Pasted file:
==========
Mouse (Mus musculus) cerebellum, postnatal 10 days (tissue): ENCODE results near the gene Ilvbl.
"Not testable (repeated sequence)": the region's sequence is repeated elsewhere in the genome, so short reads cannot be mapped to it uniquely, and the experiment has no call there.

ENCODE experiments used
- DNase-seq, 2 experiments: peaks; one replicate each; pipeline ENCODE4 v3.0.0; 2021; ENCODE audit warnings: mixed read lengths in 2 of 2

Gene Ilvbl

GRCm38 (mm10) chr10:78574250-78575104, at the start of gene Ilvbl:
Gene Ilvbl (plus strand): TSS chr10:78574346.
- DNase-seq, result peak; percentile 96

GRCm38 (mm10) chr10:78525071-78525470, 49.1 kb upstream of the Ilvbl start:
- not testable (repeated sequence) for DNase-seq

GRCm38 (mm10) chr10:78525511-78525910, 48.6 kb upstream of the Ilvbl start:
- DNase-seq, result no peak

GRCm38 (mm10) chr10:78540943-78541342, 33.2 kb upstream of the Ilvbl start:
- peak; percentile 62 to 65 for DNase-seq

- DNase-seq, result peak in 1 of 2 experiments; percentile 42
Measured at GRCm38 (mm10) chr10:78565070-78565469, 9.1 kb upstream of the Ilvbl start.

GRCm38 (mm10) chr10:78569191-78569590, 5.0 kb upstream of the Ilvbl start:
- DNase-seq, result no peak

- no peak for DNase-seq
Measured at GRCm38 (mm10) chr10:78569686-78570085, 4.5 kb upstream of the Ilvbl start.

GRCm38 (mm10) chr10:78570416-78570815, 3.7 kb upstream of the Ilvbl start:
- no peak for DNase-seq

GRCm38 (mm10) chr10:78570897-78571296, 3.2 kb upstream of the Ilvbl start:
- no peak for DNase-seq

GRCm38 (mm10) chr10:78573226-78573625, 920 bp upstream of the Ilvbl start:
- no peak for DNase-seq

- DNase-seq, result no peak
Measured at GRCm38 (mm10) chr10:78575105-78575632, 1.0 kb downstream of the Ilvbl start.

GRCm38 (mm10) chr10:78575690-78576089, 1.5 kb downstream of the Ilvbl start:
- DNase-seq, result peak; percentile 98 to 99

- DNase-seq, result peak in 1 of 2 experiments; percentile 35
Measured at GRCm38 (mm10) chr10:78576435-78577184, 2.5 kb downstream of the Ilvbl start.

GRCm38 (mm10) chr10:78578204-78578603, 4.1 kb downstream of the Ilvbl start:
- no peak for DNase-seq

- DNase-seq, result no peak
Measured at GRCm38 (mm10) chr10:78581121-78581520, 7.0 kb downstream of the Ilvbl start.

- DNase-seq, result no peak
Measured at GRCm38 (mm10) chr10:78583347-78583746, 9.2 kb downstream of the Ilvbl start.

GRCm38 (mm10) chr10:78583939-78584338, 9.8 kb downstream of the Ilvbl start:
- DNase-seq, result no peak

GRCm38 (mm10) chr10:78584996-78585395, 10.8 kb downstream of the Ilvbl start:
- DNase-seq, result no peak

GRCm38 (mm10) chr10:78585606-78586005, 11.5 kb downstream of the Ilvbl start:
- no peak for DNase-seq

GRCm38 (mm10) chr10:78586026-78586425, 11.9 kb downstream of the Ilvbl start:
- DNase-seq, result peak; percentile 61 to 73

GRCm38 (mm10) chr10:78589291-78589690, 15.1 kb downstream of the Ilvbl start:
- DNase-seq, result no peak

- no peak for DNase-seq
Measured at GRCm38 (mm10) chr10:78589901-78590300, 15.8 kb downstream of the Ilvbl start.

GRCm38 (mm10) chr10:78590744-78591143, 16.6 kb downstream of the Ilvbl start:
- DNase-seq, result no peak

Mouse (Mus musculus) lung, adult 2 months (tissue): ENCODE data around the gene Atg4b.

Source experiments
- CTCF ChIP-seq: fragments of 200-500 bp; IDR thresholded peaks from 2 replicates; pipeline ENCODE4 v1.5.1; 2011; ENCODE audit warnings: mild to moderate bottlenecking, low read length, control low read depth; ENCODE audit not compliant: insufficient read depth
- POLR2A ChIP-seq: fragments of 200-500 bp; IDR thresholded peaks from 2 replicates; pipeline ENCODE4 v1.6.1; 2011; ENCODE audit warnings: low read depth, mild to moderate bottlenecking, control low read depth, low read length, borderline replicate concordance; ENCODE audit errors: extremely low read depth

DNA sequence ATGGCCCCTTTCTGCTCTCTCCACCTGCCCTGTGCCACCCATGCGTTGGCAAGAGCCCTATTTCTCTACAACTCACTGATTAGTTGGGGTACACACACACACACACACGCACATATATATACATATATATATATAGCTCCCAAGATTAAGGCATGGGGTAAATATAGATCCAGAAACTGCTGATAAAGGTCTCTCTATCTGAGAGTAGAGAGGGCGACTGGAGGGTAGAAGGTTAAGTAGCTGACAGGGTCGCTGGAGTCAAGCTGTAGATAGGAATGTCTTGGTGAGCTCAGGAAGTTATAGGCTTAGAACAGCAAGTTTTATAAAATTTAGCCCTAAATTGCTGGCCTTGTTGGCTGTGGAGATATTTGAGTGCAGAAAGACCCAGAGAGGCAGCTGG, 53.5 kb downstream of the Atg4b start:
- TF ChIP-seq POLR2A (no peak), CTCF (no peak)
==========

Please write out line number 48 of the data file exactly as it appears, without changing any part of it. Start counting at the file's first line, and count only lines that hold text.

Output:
- DNase-seq, result no peak